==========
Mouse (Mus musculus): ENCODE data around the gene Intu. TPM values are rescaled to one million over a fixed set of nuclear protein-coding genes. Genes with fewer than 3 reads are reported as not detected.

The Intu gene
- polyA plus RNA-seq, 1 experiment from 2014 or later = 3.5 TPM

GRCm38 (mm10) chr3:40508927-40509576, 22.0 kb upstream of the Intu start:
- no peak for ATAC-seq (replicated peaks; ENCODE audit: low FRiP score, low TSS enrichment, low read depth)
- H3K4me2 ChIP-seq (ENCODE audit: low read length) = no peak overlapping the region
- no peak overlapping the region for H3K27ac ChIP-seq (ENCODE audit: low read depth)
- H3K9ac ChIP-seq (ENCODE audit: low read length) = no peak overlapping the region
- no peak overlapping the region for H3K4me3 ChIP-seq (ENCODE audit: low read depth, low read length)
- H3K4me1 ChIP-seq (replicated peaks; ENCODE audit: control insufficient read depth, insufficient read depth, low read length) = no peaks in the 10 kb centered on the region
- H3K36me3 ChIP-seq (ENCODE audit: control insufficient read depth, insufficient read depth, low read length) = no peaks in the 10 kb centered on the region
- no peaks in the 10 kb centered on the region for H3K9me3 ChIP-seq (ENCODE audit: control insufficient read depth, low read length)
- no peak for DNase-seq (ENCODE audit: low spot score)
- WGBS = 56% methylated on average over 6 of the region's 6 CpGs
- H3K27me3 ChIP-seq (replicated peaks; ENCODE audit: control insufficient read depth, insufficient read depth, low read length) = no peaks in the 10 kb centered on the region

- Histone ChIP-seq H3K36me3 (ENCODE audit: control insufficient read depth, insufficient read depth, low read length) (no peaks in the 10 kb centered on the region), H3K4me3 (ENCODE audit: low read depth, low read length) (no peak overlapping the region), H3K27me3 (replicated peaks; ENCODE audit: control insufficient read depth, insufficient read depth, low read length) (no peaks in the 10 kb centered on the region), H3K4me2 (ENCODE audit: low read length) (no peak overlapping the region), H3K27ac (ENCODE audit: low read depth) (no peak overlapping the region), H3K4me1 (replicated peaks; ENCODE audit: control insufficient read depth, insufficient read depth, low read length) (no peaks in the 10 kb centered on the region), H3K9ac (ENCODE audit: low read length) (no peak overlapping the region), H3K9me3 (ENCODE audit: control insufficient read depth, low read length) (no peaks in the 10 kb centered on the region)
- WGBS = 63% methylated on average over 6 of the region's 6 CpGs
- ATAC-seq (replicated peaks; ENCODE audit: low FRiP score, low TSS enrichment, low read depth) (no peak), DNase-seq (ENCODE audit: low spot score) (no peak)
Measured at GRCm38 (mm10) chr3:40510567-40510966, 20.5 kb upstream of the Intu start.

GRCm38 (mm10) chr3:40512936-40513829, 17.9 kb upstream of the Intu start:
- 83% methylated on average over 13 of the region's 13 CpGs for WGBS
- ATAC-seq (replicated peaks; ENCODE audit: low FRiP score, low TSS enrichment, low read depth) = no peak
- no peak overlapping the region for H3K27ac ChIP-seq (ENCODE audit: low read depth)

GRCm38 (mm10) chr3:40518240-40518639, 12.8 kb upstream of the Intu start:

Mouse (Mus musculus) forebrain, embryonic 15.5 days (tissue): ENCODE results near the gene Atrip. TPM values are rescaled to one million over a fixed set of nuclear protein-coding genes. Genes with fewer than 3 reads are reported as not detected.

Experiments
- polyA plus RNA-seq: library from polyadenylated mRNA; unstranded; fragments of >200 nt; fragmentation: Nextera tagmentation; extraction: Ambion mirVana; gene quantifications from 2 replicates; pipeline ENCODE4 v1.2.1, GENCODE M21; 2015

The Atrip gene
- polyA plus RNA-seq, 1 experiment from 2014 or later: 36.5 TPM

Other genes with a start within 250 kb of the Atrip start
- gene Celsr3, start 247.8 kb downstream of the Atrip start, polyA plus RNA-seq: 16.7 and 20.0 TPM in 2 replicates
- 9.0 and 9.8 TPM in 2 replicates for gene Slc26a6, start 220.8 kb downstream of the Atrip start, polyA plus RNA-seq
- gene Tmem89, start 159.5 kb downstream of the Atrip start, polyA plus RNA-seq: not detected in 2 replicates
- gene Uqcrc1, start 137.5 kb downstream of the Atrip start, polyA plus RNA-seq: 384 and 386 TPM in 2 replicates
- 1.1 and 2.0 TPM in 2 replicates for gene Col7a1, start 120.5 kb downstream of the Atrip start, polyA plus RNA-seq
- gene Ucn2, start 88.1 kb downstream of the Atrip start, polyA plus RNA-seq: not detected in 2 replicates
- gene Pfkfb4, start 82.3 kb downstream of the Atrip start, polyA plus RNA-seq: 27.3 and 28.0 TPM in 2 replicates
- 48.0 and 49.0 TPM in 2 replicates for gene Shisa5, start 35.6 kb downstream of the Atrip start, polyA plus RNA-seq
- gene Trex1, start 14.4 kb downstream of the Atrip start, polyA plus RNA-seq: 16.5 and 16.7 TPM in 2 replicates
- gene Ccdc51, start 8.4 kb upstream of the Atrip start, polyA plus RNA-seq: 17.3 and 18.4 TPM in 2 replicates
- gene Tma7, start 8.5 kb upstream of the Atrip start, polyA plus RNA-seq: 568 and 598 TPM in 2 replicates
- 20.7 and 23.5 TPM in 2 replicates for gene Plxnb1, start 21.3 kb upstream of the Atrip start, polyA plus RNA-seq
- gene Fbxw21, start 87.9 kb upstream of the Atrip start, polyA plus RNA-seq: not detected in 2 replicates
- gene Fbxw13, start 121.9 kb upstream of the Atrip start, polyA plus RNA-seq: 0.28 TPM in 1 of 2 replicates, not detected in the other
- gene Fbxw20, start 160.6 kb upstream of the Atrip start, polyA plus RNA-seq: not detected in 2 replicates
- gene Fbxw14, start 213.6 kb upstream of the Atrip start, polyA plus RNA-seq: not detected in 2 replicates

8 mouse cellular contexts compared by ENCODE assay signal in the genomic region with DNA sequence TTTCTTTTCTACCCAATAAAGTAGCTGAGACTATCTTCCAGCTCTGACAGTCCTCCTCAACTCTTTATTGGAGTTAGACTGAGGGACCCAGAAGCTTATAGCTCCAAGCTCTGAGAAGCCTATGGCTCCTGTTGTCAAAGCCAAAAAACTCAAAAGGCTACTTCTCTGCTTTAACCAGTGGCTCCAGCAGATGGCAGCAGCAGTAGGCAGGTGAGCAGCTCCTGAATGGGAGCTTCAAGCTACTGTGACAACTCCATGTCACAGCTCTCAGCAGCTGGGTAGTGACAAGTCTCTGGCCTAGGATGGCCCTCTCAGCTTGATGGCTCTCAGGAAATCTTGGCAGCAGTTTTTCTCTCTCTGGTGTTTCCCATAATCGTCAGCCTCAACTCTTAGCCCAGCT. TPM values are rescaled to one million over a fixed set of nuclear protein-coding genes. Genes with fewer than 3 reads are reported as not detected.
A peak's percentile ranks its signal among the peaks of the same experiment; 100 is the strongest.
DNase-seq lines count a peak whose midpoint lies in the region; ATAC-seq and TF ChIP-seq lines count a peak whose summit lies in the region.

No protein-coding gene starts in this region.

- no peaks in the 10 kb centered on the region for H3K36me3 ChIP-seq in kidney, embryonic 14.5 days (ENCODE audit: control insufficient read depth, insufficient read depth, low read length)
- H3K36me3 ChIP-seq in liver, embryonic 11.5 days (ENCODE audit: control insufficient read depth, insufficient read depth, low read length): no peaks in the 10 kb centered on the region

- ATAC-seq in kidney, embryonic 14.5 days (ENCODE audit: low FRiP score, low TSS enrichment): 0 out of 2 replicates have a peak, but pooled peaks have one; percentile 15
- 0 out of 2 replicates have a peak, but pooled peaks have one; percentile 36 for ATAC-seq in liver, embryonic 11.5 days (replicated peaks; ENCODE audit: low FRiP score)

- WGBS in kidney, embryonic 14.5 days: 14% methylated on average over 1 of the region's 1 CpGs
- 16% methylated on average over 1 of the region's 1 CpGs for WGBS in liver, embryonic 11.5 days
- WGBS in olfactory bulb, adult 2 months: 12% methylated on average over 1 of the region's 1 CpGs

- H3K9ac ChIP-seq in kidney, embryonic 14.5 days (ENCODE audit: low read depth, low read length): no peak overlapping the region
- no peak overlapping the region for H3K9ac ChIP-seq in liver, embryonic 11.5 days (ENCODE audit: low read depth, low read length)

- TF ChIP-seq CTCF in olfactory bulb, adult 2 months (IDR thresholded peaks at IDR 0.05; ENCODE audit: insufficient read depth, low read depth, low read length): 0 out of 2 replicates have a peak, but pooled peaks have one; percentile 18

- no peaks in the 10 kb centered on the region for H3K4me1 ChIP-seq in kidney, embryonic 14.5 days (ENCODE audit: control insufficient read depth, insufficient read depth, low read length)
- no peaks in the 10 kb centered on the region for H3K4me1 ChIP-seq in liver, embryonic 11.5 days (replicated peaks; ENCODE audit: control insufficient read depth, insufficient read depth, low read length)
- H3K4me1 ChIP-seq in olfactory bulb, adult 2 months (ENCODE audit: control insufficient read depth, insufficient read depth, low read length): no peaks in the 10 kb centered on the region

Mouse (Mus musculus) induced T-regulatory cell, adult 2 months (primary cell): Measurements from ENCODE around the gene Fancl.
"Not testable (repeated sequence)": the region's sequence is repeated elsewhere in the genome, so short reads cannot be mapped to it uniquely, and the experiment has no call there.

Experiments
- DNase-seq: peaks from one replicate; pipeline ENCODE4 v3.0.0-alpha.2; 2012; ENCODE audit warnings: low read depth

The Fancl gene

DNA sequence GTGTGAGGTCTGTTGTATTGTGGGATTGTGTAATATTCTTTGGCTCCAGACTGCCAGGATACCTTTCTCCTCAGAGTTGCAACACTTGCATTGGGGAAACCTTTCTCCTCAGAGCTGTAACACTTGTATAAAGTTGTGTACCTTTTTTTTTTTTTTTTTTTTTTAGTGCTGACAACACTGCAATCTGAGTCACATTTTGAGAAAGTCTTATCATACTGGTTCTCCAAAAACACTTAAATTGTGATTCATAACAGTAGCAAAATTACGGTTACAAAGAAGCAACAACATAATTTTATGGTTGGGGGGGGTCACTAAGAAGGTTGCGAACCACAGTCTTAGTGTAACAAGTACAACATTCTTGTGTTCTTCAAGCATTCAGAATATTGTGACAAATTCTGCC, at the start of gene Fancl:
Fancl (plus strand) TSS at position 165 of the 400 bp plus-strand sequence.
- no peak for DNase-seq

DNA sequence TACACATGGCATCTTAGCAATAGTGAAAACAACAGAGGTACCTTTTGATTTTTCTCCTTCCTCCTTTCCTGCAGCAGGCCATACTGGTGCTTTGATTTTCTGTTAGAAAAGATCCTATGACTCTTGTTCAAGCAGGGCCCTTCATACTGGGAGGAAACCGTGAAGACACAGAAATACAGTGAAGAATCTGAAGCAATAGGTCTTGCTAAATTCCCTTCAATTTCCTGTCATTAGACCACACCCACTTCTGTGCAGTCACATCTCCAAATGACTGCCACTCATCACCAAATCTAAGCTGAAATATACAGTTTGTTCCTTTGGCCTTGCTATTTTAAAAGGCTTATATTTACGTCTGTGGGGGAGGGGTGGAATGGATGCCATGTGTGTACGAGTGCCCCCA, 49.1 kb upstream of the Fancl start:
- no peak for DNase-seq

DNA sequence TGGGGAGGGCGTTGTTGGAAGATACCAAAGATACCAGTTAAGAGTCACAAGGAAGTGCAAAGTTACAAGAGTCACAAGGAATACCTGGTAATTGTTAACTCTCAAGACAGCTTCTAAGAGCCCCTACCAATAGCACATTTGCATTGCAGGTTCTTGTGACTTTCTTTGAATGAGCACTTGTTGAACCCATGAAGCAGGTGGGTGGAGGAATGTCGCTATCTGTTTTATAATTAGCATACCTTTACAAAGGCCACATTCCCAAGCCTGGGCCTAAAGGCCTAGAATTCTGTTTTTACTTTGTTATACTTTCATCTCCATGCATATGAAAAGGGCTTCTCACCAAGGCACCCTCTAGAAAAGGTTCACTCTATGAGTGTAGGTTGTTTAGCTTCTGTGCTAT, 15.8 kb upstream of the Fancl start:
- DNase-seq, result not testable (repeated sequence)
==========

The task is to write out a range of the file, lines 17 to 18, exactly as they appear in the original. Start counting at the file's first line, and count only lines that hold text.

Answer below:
- WGBS = 63% methylated on average over 6 of the region's 6 CpGs
- ATAC-seq (replicated peaks; ENCODE audit: low FRiP score, low TSS enrichment, low read depth) (no peak), DNase-seq (ENCODE audit: low spot score) (no peak)